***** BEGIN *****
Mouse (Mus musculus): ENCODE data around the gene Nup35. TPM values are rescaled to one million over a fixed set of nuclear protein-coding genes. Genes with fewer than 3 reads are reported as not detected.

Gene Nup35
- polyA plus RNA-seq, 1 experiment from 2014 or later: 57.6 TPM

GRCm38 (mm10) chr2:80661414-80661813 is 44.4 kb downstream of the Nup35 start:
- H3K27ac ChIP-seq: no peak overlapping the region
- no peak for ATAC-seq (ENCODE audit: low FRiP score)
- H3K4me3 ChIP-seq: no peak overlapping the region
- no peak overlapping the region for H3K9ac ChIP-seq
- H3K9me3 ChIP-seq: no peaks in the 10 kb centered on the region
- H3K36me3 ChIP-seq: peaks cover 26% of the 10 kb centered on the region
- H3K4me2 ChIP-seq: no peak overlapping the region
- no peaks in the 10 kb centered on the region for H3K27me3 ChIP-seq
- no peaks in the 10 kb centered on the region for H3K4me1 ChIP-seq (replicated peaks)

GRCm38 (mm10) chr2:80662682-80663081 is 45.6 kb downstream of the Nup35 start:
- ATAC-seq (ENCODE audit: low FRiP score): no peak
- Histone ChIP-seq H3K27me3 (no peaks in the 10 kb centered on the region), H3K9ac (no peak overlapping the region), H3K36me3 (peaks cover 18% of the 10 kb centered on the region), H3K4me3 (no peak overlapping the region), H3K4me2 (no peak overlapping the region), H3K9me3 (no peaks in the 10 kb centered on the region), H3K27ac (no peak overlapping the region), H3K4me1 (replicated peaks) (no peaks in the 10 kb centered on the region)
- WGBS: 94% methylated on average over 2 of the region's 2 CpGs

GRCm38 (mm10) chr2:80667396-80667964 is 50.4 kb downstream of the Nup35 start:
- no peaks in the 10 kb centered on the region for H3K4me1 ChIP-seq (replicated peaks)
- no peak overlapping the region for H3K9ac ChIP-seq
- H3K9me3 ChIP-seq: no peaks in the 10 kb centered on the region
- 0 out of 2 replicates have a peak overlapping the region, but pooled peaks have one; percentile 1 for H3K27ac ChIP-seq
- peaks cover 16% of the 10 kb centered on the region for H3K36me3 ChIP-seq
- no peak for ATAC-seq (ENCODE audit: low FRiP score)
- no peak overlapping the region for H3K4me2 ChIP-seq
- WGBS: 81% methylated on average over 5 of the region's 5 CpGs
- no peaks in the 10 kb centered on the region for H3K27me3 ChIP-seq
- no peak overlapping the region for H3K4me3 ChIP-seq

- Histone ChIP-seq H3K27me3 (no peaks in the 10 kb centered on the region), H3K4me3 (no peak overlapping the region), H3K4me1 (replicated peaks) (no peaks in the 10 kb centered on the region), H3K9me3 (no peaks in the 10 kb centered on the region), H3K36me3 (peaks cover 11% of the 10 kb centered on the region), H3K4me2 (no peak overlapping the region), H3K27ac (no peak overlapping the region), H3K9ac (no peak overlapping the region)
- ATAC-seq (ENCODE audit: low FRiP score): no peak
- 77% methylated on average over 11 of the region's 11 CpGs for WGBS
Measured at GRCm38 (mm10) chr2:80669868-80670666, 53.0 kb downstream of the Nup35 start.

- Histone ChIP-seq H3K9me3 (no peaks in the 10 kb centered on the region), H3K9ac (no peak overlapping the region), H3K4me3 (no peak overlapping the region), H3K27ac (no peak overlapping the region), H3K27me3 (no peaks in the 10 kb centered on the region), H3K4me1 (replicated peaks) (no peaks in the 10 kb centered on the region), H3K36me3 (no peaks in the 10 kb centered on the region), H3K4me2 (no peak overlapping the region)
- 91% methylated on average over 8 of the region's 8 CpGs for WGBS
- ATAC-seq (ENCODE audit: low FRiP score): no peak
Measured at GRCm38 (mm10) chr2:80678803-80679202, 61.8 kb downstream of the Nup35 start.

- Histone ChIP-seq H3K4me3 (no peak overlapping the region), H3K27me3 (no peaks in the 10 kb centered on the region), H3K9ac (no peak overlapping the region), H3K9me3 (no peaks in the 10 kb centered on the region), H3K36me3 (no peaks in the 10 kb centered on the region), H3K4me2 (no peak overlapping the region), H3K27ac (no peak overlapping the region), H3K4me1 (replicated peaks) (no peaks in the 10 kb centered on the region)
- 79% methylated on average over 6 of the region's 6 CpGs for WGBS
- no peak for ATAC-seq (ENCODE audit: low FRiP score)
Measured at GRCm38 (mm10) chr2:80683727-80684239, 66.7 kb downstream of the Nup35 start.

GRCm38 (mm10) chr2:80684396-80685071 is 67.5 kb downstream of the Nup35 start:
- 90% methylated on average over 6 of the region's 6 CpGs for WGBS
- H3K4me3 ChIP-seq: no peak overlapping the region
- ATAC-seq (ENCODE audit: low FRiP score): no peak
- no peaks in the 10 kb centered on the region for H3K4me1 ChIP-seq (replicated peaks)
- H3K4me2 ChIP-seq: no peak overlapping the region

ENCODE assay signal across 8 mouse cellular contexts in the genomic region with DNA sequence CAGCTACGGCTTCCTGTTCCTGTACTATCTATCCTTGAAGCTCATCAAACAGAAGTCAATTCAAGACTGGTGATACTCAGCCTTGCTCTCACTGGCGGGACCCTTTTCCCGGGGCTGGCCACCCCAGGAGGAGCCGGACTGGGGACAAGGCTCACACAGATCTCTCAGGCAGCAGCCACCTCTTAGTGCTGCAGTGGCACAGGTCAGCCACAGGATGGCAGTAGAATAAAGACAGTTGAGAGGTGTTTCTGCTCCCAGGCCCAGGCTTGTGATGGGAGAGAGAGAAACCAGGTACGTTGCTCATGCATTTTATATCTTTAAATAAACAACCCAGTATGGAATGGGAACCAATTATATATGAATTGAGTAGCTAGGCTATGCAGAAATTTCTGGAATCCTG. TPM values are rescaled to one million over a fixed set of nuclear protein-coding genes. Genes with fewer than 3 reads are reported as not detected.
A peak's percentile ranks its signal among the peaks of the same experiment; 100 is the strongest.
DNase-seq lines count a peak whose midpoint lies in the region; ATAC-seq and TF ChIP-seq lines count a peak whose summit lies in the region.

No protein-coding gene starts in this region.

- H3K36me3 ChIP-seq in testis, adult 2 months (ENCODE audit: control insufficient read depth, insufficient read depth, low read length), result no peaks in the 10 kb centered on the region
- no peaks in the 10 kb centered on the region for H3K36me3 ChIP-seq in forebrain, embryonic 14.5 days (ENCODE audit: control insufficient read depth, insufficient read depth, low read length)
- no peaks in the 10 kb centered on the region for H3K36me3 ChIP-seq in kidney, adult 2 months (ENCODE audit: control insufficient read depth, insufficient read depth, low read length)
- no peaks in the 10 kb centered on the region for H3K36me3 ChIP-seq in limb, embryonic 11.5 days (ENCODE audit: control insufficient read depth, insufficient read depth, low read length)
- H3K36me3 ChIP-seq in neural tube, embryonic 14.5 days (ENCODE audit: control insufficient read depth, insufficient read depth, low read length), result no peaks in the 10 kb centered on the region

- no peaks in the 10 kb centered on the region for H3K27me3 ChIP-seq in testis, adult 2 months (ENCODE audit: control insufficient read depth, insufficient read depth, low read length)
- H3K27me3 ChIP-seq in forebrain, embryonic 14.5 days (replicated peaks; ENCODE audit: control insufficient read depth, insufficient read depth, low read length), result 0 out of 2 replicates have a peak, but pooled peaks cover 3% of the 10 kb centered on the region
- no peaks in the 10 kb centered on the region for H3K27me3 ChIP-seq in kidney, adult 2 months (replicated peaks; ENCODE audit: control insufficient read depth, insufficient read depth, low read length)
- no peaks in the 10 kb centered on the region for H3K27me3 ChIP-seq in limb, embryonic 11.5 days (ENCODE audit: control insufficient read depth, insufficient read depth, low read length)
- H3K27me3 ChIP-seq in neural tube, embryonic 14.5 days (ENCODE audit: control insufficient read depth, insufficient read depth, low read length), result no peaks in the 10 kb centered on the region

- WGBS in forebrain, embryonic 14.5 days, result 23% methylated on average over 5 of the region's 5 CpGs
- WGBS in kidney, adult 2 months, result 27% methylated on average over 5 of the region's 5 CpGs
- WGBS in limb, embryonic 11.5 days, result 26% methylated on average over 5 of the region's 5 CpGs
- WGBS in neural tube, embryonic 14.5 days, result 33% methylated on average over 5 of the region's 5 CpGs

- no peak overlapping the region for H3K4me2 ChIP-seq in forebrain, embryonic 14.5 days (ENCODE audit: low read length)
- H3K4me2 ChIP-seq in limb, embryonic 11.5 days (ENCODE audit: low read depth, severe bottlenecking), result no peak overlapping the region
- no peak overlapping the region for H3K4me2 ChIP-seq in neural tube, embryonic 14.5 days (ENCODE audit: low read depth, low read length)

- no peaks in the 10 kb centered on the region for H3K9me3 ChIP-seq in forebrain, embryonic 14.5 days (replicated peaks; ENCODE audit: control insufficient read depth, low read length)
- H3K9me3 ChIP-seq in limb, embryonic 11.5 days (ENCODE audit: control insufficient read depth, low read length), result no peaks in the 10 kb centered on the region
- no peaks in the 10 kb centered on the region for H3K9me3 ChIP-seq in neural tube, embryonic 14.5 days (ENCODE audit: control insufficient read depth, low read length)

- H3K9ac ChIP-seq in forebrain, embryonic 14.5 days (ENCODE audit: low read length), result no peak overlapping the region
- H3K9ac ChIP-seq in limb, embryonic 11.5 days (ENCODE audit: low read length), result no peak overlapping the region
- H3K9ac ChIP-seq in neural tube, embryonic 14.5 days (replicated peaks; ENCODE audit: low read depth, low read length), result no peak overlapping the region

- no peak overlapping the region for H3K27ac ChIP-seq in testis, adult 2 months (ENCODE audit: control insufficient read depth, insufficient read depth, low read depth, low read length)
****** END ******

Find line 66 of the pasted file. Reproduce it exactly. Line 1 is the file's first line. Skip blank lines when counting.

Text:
- H3K4me2 ChIP-seq in limb, embryonic 11.5 days (ENCODE audit: low read depth, severe bottlenecking), result no peak overlapping the region